#6 – Something Better Beginning
Written by Ray Davies from the Kinks, “Something Better Beginning” served as a hit for The Honeycombs after a string of recordings didn’t fair out nearly as well as “Have I the Right?.” On the UK Singles Chart, it peaked at number thirty-nine after it was released in 1965. For Dennis D’Ell, he met with songwriter Ray Davies who was attempting to pen “Something Better Beginning” but was struggling with it. This song was passed to D’Ell to finish and record, which he did. It was the fourth single released by The Honeycombs, shortly before The Kinks released their own version of what became a fan favorite hit. Cabaret-style with a bit of a tango flair, “Something Better Beginning” was nothing short of fantastic as Dennis D’Ell’s vocals were once again stellar, along with the equally impressive performance by a band that definitely knew how to make a song go from ordinary to extraordinary.
#5 – That’s the Way
In 1965, the decision was made to place Honey Lantree on vocals and she was replaced as the band’s drummer. “That’s the Way” became a number twelve hit for The Honeycombs but the argument had it that if the band was able to hold their ground in an argument with Pye upon the timing of this song’s release, it could have done better. The band members felt “That’s the Way” should have been the follow-up single behind their debut hit, “Have I the Right?” as the style of these two songs were vastly different from each other. Instead, Pye pushed “Is It Because” in front of “That’s the Way” at a time when The Kinks were gaining popularity in the UK in a similar manner The Honeycombs wanted to do all along.
#4 – She’s Too Way Out
In Sweden, “She’s Too Way Out” became a number one hit for The Honeycombs after it was released as a single in 1965. It also peaked at number seven on the Official Finnish Charts. It was released for the Scandanavian audience at that time. This song was written by The Kinks’ Ray Davies and the visionary producer, Joe Meek. Performed by Dennis D’Ell as the main vocalist, this cabaret meets garage-style tune featured the narrator taken by surprise as his love interest gave him the boot after all he had done for her.
#3 – I Can’t Stop
“I Can’t Stop” was a 1964 hit single that became a number forty-eight hit on the US Billboard Hot 100, a number forty-three hit in Australia, and a number thirty-seven hit in Canada. It was not released as a single in the UK despite the fact it came from The Honeycombs’ second studio album, All Systems Go!. Written by the dynamic songwriting duo of Blaikley and Howard, “I Can’t Stop” was a lyrical confession made by the narrator and their obsession over a love interest they simply can’t keep out of their mind.
#2 – Love in Tokyo
For the Japanese audience only, “Love in Tokyo” was on the A-side of the same record that featured The Honeycombs’ instrumental version of “Goldfinger” on the B-side. Of the James Bond movie series, Goldfinger was immensely popular as Agent 007 became a cult favorite that still continues to influence moviegoers to this day. The fascination of “Love in Tokyo,” as worded in the lyrics of this song, revolves around a love interest that won over the narrator’s heart. Fast-paced and festive in style, not only did this Japanese-only single win over the romantic fan base of The Honeycombs but almost served as an anthem of sorts for the nation, which added to its overwhelming popularity there.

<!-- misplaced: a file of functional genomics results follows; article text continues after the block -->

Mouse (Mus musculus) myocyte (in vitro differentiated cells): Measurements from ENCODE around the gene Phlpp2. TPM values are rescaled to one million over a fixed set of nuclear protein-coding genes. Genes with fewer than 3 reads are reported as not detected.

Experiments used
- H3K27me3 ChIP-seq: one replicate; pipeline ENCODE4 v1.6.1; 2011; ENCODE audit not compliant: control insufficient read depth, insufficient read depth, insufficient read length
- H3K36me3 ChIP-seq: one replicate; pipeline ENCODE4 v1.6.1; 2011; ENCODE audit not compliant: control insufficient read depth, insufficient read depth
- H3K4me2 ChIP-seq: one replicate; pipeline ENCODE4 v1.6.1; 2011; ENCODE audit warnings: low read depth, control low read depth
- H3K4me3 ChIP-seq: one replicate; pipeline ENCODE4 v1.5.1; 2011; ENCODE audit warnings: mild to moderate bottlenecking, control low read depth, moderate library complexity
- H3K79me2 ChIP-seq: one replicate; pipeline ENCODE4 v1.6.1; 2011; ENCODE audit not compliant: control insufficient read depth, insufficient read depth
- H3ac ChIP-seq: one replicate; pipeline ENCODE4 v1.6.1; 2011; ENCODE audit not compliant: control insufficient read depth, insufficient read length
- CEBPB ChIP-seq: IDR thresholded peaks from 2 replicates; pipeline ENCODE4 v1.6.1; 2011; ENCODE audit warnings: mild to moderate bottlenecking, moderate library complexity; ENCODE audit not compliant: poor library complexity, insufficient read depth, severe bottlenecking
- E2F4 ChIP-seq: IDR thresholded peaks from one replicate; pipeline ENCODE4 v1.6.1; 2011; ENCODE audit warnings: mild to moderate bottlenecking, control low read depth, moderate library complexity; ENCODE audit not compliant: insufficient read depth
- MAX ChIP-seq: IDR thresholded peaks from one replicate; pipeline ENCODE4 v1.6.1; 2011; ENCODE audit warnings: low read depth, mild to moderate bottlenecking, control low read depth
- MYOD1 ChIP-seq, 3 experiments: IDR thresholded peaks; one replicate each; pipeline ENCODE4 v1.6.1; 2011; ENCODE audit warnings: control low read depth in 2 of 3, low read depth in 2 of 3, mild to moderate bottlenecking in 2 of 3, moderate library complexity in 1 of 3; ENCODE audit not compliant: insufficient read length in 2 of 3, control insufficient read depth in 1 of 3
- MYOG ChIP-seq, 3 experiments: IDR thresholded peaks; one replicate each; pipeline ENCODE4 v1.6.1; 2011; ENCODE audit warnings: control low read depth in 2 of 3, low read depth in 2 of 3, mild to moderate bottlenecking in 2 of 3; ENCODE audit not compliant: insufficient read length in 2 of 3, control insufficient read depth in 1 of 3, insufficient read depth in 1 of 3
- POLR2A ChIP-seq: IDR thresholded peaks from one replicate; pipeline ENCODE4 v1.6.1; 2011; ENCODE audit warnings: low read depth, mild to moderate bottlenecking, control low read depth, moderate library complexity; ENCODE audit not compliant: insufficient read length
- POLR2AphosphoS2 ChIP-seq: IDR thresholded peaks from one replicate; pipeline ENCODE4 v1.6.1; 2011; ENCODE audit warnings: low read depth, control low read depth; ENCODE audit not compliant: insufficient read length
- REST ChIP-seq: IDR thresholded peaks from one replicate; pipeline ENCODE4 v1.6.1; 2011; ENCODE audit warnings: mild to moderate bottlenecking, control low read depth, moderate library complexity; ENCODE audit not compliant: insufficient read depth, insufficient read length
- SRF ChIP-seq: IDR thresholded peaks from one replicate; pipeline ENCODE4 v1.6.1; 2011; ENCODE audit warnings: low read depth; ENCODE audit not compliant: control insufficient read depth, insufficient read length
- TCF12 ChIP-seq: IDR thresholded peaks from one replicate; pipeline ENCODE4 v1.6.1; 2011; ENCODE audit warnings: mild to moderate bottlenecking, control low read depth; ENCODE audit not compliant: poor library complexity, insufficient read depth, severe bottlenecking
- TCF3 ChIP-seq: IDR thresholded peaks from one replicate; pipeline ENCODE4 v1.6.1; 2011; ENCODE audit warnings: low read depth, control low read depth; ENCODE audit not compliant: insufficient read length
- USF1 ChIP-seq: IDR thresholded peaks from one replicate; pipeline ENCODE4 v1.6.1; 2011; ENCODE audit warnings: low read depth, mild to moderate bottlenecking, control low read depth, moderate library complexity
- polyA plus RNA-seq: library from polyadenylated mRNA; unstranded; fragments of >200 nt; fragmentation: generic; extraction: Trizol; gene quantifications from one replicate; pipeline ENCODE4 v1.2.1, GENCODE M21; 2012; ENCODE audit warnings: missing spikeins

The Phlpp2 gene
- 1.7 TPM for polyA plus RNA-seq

#1 – Have I the Right?
“Have I the Right?” was a number one hit on the UK Singles Chart and in Australia, Canada, New Zealand, and Sweden. On the US Billboard Hot 100, it peaked as high as number five and it was at least a top thirty hit among the nations of Finland, Germany, Ireland, the Netherlands, and Norway. At the time of the recording, The Honeycombs were known as The Sheratons but underwent a name change due to their drummer, Honey Lantree, whose name and profession before becoming one of the few female drummers in rock music history made quite the impression. The recording of this song featured the play of the tambourine directly into a microphone, a dramatic finish to what became a dramatic song Dennis D’Ell admitted was not able to reproduce on stage.
Feature Photo: Eric Koch / Anefo, CC0, via Wikimedia Commons
Top 10 Songs By The Honeycombs article published on Classic RockHistory.com© 2022
Classicrockhistory.com claims ownership of all its original content and Intellectual property under United States Copyright laws and those of all other foreign countries. No one person, business, or organization is allowed to re-publish any of our original content anywhere on the web or in print without our permission. All photos used are either public domain creative commons photos or licensed officially from Shutterstock under license with ClassicRockHistory.com. All photo credits have been placed at the end of the article.